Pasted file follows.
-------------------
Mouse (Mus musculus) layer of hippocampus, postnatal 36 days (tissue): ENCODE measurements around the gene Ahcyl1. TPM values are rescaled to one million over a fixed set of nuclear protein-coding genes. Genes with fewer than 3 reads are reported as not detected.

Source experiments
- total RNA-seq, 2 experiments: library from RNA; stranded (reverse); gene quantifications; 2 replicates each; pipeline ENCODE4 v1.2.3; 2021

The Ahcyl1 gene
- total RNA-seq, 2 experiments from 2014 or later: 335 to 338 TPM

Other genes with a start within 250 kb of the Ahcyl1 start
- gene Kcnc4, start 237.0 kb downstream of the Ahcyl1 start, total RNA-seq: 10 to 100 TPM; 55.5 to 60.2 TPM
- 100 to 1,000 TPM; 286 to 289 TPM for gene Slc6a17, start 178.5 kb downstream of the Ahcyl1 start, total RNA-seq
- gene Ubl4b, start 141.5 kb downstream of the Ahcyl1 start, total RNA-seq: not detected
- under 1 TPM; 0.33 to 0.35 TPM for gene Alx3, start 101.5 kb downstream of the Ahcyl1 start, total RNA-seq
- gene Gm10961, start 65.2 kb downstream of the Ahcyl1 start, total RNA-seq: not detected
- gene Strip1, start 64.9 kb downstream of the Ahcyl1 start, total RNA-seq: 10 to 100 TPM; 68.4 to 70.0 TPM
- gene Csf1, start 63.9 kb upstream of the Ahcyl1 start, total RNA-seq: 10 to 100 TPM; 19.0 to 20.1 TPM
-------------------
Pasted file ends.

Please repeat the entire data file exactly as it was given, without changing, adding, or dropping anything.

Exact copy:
Mouse (Mus musculus) layer of hippocampus, postnatal 36 days (tissue): ENCODE measurements around the gene Ahcyl1. TPM values are rescaled to one million over a fixed set of nuclear protein-coding genes. Genes with fewer than 3 reads are reported as not detected.

Source experiments
- total RNA-seq, 2 experiments: library from RNA; stranded (reverse); gene quantifications; 2 replicates each; pipeline ENCODE4 v1.2.3; 2021

The Ahcyl1 gene
- total RNA-seq, 2 experiments from 2014 or later: 335 to 338 TPM

Other genes with a start within 250 kb of the Ahcyl1 start
- gene Kcnc4, start 237.0 kb downstream of the Ahcyl1 start, total RNA-seq: 10 to 100 TPM; 55.5 to 60.2 TPM
- 100 to 1,000 TPM; 286 to 289 TPM for gene Slc6a17, start 178.5 kb downstream of the Ahcyl1 start, total RNA-seq
- gene Ubl4b, start 141.5 kb downstream of the Ahcyl1 start, total RNA-seq: not detected
- under 1 TPM; 0.33 to 0.35 TPM for gene Alx3, start 101.5 kb downstream of the Ahcyl1 start, total RNA-seq
- gene Gm10961, start 65.2 kb downstream of the Ahcyl1 start, total RNA-seq: not detected
- gene Strip1, start 64.9 kb downstream of the Ahcyl1 start, total RNA-seq: 10 to 100 TPM; 68.4 to 70.0 TPM
- gene Csf1, start 63.9 kb upstream of the Ahcyl1 start, total RNA-seq: 10 to 100 TPM; 19.0 to 20.1 TPM